For the simulation of T286D mutant (or phosphor-mimic) form of CaMKIIα, we needed to modify the model so that it incorporates the binding of CaM to the phosphorylated form of CaMKIIα. While some of the previously developed models ignore this reaction32, it would be valid since our experiments in HeLa cells clearly shows CaM binding to T286D mutant. In addition, we incorporated the previous measurements suggesting that the CaM-bound form is higher than autonomous activity6,17,25. This modified model recapitulated the reported time course of CaMKIIαT286D in single spines: high basal binding, rapid activation, and rapid inactivation10,24. Importantly, the rapid inactivation of CaMKIIαT286D has been used to challenge the idea that the decay of CaMKIIα is due to dephosphorylation of CaMKIIα24. However, our simulation indicates that, while the decay of CaMKIIαT286D is due to unbinding of CaM, that of wildtype CaMKIIα is limited mostly by dephosphorylation of the autonomous form.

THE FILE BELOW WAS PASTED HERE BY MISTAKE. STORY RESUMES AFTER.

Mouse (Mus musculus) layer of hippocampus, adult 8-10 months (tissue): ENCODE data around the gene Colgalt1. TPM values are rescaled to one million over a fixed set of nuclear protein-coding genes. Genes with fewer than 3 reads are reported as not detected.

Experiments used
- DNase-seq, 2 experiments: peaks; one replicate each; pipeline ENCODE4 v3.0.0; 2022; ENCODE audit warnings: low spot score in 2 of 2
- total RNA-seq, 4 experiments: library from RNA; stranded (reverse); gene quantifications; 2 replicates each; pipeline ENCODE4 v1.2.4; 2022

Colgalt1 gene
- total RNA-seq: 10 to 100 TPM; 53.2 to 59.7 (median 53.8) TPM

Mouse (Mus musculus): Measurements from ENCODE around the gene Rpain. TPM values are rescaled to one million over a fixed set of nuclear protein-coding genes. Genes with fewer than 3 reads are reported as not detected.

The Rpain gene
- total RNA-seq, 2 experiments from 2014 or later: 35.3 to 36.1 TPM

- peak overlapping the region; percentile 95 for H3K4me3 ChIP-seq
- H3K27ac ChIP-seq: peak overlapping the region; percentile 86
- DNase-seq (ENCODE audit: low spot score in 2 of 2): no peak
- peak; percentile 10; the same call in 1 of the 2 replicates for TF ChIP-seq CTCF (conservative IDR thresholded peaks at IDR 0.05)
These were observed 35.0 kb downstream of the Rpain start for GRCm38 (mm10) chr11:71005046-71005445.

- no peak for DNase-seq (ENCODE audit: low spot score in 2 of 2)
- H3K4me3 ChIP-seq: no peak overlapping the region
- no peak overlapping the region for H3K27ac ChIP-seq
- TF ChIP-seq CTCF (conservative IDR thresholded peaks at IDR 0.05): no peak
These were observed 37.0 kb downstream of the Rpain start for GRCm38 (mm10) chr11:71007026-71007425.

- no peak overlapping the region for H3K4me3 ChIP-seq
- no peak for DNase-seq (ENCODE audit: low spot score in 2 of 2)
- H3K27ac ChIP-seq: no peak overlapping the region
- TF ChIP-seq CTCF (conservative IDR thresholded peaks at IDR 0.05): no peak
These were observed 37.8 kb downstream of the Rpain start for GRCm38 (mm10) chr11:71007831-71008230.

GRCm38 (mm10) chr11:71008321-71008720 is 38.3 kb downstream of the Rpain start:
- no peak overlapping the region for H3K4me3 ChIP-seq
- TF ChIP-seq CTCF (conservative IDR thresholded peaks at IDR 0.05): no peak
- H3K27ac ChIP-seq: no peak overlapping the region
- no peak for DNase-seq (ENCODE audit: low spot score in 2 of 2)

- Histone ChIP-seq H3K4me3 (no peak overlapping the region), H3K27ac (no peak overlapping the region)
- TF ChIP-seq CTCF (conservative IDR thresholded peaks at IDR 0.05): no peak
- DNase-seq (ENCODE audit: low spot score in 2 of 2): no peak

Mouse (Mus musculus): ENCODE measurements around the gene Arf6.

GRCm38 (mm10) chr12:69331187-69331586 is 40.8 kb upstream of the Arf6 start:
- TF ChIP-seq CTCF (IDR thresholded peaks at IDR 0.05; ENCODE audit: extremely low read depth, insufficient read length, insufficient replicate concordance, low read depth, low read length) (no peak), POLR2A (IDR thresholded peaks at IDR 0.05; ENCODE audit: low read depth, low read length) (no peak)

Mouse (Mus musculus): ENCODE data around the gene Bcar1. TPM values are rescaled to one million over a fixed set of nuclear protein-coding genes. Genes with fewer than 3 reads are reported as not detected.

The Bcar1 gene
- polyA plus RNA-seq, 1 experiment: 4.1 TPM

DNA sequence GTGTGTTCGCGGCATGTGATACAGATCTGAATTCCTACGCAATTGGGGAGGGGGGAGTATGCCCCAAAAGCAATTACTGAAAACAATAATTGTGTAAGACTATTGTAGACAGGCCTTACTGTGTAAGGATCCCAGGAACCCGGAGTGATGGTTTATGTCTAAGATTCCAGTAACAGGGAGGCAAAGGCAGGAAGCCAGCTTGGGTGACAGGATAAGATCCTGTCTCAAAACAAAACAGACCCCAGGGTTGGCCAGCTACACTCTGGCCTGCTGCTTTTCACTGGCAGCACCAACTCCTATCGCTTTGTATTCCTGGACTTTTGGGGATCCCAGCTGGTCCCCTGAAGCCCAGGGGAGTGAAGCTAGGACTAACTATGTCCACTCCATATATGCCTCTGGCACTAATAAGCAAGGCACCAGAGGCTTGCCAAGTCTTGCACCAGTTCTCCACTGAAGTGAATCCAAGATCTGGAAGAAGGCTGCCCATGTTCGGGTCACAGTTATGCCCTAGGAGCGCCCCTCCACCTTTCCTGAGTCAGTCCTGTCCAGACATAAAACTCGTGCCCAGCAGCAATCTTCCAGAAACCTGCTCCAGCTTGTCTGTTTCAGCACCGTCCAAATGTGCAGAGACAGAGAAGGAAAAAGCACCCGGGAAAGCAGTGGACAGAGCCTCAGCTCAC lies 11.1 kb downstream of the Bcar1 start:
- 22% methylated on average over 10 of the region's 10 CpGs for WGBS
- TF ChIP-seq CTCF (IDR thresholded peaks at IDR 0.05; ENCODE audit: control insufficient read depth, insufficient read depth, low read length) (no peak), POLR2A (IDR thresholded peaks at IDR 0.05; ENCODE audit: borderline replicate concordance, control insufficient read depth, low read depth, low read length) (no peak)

Finally, the model does not explicitly incorporate several factors including caching of CaM by neurogranin, cooperativity between subunits and inhibitory autophosphorylation at Thr305/Thr30623,32,33,34. Perhaps the more detailed model based on CaMKIIα structure and biochemical data together with our imaging results in dendritic spines would improve our understanding of CaMKIIα activation in dendritic spines in response to Ca2+ elevation33,35.
Mice from BL6/C57 strain (purchased from Charles River Laboratories) were used for CaMKIIαWT-CaM association measurements in 2pFLIM imaging. Camk2aT286A knock-in mice (gift from Dr. Giese) were used for CaMKIIαT286A-CaM association measurements. All experimental animals were bred in-house under the guidelines of Institutional Animal Care and Use Committee (IACUC) of Duke University Medical Center and Max Planck Florida Institute for Neuroscience.